Similarly, Daisy's precursor Donna and Daisy herself were featured together as rivals for Donald's affection in a newspaper strip published on August 7, 1951. In her last appearance, on August 11, 1951, Donna had a fiancé, a caricature of Disney cartoonist Manuel Gonzales, establishing a distinction between her character and Daisy.
In the comics, Daisy is also a member of a local gossip group called the "Chit-Chat Society", which plays bridge and sponsors charity fund-raisers. The core membership includes Clarabelle Cow and Clara Cluck, though occasionally some other unnamed characters appear.
In later years, Carl Barks 'modernized' Daisy in two stories: 'The not-so-ancient mariner' and 'Hall of the mermaid queen'. In the first story, Daisy is wearing a lot of different wigs and outfits. Gladstone Gander is also seen wearing a wig and a new wardrobe in the story. In the second story, Daisy has short, curly hair and a bow that is much smaller than usual.
In the 1950s, Disney launched the series "Daisy Duck's Diary", where Daisy was given more of a leading role. This series, originally by such cartoonists as Dick Moores, Jack Bradbury, Tony Strobl and Carl Barks, have continued to the present day in Italy.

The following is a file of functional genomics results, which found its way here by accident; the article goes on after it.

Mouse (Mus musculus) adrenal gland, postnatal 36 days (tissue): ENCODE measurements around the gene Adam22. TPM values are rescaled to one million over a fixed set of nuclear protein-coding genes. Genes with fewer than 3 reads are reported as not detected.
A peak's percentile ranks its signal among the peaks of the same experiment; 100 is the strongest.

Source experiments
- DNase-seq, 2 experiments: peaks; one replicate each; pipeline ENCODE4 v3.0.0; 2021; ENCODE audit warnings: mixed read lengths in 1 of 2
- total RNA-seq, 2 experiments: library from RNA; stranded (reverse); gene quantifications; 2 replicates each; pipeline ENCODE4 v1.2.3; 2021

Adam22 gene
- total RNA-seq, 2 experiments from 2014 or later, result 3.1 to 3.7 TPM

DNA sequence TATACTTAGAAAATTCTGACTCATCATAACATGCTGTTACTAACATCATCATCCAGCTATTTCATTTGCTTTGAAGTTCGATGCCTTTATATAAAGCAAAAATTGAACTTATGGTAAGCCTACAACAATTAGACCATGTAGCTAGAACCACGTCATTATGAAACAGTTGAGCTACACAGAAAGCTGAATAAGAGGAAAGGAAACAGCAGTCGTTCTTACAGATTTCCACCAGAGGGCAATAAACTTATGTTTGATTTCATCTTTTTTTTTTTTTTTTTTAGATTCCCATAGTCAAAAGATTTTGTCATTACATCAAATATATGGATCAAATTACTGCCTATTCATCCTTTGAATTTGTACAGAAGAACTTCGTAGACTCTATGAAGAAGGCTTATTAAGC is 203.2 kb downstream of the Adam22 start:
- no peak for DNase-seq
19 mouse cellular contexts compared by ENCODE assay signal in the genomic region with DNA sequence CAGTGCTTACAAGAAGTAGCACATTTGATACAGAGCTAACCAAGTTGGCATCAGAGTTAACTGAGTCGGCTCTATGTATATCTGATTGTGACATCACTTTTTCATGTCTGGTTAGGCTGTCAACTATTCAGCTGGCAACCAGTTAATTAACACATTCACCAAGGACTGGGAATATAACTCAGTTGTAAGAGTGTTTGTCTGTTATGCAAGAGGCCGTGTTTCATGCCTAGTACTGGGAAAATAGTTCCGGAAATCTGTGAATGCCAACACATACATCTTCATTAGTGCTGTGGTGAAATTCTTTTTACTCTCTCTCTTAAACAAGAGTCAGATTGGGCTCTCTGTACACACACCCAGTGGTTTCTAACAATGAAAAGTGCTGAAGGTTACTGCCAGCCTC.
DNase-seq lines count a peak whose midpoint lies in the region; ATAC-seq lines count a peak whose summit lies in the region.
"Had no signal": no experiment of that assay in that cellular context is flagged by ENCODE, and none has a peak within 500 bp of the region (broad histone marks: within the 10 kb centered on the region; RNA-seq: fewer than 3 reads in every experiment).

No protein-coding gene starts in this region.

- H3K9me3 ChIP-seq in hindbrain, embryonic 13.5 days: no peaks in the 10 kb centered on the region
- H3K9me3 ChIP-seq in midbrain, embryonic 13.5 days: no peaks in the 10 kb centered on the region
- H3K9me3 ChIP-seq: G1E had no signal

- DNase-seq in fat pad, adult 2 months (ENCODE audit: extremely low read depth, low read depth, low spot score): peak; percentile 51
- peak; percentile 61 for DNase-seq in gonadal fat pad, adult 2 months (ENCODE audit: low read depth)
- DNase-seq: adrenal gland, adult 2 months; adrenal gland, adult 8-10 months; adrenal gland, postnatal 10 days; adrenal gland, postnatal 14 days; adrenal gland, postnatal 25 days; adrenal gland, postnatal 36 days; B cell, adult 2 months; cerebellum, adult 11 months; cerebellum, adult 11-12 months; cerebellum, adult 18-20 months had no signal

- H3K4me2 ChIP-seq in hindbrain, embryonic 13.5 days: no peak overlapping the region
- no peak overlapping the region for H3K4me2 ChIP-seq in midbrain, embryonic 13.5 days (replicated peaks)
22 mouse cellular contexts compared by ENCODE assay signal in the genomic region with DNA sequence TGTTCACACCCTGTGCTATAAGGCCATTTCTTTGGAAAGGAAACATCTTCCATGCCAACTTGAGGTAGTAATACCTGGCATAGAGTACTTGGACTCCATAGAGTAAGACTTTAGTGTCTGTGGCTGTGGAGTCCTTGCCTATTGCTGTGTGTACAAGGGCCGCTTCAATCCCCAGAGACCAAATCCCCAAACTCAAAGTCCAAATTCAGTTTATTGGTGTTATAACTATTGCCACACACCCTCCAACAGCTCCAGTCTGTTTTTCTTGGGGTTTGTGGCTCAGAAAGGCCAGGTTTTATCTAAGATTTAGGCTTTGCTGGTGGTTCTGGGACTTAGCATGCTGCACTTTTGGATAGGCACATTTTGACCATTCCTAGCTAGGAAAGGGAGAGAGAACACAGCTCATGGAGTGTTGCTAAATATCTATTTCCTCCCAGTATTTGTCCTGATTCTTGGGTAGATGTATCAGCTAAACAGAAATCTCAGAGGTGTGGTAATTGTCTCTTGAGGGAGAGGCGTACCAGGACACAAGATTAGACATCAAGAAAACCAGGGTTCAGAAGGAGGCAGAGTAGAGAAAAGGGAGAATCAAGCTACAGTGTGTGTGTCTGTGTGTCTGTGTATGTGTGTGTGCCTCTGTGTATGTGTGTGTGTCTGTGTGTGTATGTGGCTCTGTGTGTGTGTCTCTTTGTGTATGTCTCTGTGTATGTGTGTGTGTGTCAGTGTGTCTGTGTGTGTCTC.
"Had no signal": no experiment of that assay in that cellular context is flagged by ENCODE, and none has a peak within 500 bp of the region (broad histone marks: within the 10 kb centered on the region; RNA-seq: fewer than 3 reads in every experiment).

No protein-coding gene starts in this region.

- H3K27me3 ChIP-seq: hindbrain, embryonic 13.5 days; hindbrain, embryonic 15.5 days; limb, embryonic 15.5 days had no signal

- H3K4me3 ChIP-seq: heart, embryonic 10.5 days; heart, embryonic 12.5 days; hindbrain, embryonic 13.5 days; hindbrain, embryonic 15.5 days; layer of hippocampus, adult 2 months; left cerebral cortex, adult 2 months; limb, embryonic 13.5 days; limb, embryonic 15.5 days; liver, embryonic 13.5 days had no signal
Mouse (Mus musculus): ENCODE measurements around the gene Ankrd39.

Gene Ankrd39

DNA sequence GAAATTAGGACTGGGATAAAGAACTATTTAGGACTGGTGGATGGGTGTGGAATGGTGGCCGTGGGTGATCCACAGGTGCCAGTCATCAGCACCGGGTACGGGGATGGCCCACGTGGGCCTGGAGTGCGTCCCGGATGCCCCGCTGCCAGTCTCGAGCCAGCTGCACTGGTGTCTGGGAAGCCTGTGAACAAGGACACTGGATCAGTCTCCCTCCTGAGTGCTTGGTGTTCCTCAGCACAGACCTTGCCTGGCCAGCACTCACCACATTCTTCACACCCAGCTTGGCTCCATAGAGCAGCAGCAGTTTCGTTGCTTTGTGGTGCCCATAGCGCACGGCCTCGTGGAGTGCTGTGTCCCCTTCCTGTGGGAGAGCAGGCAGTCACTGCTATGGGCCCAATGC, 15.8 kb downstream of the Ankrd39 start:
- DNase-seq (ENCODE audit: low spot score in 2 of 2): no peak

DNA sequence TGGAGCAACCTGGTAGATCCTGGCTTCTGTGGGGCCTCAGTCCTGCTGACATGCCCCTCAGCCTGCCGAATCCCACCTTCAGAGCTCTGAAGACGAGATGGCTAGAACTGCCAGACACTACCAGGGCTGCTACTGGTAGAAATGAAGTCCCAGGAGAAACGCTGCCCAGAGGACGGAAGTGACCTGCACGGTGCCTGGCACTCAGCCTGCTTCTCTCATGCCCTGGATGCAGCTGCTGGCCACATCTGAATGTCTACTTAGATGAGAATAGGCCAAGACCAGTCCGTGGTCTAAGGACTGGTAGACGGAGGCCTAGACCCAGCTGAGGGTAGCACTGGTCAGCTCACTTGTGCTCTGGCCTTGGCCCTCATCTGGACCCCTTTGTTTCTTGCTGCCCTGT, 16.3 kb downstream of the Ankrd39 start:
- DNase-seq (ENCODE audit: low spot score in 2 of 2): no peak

Since the early 1970s, Daisy has been featured as a crimefighter in Italian Disney comics. The character of "Super Daisy" ("Paperinika" in Italian) was designed as a female counterpart to the "Duck Avenger" ("Paperinik" in Italian). While the character of the Duck Avenger was originally created to place Donald into situations where he was finally a "winner" (versus his usual portrayal as a "loser"), when Super Daisy appeared in the same story as the Duck Avenger, she then became the "winner" and Donald was once more relegated to the role of "loser." This upset some children, who complained to the comics' editors, which resulted in the Italian comics ceasing to use Super Daisy, though the Brazil Disney comics continue to make use of Daisy's superhero alter ego.
As Super Daisy, Daisy has no superpowers, but instead uses devices created by high society fashion designer Genialina Edy Son. Genialina personally designed Daisy's costume, as well as supplying her with crime-fighting gear such as sleeping pills and a James Bond-esque sports car. Very frequently, Super Daisy will both fight alongside and against the Duck Avenger. In the Brazilian stories, Super Daisy often teams up with other Disney comic superheroes, such as "Super Goof" (Goofy), "Super Gilly" ("Gilbert"), the "Red Bat" (Fethry Duck), etc.